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Lawmakers Cite Compensation Progress for Ill Nuclear Workers

Press Release

Location: Washington, DC

Lawmakers Cite Compensation Progress for Ill Nuclear Workers


More employees at Dow Chemical Co.'s former nuclear facility in Madison, Ill., may become eligible for compensation for exposure to radiation during the Cold War.

The federal Advisory Board on Radiation and Worker Health has agreed to make a recommendation that could have that effect, members of Illinois' congressional delegation said Thursday.

The board will send an "advisory opinion" to the Department of Health and Human Services suggesting that the agency investigate issues that argue in favor of more worker compensation, lawmakers said.

Illinois Sens. Barack Obama and Dick Durbin and two congressmen based in Southern Illinois, Reps. John Shimkus and Jerry Costello, have made the compensation issue a priority.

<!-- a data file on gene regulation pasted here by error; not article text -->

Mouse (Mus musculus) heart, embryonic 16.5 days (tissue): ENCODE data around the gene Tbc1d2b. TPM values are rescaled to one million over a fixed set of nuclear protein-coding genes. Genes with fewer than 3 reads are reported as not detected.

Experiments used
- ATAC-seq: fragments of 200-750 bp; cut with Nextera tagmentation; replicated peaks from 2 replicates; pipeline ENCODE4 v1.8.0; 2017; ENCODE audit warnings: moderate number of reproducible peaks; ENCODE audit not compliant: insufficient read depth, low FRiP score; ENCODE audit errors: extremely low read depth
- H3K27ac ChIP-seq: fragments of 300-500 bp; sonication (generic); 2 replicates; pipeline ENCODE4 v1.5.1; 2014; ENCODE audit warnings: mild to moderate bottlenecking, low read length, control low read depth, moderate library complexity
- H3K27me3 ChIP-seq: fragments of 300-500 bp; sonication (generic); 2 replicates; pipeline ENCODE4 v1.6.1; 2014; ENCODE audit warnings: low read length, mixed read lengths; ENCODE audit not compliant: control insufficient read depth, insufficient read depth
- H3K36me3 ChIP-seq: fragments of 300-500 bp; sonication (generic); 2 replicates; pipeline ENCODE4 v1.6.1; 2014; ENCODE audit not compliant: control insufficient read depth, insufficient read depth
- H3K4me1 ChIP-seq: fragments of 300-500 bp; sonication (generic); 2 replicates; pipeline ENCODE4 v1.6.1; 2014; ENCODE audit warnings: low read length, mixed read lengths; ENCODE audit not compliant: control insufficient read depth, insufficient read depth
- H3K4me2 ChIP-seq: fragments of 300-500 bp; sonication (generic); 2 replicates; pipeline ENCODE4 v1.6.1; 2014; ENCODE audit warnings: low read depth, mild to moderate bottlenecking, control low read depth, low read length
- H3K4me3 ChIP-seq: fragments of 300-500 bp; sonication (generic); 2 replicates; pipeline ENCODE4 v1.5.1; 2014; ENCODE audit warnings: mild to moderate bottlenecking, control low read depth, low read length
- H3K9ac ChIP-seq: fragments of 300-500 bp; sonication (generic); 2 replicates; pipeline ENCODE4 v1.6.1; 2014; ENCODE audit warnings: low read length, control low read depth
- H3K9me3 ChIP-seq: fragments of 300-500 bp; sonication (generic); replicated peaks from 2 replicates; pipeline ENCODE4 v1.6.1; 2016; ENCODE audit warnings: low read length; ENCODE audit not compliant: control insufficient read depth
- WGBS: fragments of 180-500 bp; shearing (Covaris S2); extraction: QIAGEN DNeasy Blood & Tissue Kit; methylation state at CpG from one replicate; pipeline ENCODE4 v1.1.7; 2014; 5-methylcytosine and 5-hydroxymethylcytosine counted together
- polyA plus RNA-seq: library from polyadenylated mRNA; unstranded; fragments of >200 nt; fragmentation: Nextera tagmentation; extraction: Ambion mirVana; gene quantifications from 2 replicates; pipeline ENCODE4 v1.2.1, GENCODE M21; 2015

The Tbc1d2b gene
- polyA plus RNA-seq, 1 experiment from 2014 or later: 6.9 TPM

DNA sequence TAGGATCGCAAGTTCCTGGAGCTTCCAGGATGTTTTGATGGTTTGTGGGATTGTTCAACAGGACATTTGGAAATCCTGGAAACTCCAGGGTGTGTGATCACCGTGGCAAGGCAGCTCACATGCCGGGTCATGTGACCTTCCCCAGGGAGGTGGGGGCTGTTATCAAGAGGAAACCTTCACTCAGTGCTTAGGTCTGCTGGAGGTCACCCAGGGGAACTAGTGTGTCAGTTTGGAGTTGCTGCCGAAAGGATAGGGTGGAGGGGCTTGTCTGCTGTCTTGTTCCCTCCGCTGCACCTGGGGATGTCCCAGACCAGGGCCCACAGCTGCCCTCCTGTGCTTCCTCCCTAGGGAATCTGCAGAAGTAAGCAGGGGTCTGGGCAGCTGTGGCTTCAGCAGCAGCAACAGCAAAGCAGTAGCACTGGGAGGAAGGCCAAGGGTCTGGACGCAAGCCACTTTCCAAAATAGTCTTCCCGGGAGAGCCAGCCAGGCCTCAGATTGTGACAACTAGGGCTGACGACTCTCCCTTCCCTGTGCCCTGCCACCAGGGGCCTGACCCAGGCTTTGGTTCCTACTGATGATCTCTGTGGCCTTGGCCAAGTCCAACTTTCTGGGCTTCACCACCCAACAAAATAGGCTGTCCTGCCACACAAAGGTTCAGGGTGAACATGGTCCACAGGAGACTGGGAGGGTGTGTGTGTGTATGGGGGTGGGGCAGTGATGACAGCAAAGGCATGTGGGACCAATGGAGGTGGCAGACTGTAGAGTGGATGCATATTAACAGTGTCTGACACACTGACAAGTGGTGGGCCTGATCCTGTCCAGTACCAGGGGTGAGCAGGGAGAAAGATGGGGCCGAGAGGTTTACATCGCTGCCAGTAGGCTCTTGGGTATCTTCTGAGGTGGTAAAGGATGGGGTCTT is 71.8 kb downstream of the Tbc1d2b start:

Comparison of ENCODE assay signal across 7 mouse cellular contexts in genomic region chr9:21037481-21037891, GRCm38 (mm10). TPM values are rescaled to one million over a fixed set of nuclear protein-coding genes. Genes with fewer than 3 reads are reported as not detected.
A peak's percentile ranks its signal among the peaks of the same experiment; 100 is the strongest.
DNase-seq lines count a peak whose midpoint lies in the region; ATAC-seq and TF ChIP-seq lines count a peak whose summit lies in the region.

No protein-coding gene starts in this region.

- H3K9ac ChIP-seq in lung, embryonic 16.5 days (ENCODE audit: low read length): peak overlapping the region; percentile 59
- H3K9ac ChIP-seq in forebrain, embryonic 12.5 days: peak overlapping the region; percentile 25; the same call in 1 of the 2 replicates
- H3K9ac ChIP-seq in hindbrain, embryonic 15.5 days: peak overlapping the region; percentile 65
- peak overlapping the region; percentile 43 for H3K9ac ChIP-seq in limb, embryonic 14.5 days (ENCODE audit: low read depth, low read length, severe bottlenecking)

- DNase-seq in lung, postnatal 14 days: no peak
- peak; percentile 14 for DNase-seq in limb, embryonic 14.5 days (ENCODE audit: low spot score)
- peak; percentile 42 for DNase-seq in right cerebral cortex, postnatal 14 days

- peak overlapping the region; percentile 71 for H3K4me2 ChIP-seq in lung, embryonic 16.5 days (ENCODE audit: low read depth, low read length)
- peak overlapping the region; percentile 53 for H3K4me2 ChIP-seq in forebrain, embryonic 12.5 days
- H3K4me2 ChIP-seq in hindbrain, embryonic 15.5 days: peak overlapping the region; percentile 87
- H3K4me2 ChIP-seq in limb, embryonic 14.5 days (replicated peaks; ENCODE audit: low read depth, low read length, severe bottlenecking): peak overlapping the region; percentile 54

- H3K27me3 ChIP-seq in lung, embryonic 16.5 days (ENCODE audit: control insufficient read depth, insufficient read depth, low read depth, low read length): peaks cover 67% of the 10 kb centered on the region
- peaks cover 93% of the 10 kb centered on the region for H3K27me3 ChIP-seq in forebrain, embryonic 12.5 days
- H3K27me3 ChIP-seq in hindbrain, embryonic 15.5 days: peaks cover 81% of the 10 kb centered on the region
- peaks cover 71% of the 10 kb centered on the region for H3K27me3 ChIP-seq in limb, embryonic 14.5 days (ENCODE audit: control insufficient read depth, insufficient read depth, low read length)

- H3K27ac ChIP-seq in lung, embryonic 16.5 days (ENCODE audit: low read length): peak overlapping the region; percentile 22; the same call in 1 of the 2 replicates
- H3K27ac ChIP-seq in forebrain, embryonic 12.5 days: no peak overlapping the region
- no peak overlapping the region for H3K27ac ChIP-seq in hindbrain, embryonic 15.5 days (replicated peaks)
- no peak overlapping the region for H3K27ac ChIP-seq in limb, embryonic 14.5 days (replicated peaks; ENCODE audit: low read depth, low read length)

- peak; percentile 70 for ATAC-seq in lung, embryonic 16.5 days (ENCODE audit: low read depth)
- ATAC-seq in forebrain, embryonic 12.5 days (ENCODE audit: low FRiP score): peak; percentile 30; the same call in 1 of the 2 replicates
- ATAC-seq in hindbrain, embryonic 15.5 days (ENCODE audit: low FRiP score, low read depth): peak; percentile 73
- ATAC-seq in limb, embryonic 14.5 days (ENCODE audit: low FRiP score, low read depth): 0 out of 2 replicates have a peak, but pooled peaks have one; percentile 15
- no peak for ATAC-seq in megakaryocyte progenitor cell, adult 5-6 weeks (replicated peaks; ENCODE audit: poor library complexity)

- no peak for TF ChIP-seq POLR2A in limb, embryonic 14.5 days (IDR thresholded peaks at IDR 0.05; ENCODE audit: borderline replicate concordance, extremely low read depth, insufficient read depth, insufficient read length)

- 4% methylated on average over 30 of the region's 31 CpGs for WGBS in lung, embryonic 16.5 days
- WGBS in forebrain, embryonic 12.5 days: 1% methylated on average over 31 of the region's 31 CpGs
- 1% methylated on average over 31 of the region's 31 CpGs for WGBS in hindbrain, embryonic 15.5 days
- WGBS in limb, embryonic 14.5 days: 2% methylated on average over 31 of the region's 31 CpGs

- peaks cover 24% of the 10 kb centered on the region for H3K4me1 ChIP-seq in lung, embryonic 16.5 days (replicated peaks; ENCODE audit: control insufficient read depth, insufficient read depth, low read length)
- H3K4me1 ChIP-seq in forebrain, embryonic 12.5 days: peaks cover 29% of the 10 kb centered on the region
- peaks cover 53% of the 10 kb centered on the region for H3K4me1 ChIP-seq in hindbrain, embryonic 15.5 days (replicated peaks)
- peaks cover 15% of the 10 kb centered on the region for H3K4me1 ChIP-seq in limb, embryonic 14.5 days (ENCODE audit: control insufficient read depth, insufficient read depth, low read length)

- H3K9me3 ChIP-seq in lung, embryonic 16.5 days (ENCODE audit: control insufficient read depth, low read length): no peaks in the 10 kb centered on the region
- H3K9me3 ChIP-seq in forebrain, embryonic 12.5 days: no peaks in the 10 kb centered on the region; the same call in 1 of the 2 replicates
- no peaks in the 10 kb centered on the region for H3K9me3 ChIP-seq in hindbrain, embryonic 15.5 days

Obama, a Democratic presidential candidate, addressed the board in Colorado last week, the second time within five months he told the group of his concerns for the needs of former nuclear workers.

The board approved at its Denver meeting a total, tax-exempt payment of $7.05 million for 47 workers who were employed at the Dow site from 1957-1960. They will also receive all medical benefits needed to deal with their conditions.

Further action would affect employees who worked at the facility from 1961 to 1998.

"For the first time the board is considering providing compensation to . . . workers who worked at these sites when the radiation lingered," Obama spokesman Ben LaBolt said.

The additional claims the Illinois lawmakers seek are expected to come up for discussion by the board again in mid-July at a meeting in Washington state.

"There remain dozens of workers who became sick because of contamination at the Dow site and at other plants around Illinois," Obama said in a statement. "The facts are on their side, and they deserve recognition, treatment and compensation."

The Madison site has not been owned by Dow for decades. In the late 1950s, employees there worked on behalf of the Atomic Energy Commission.

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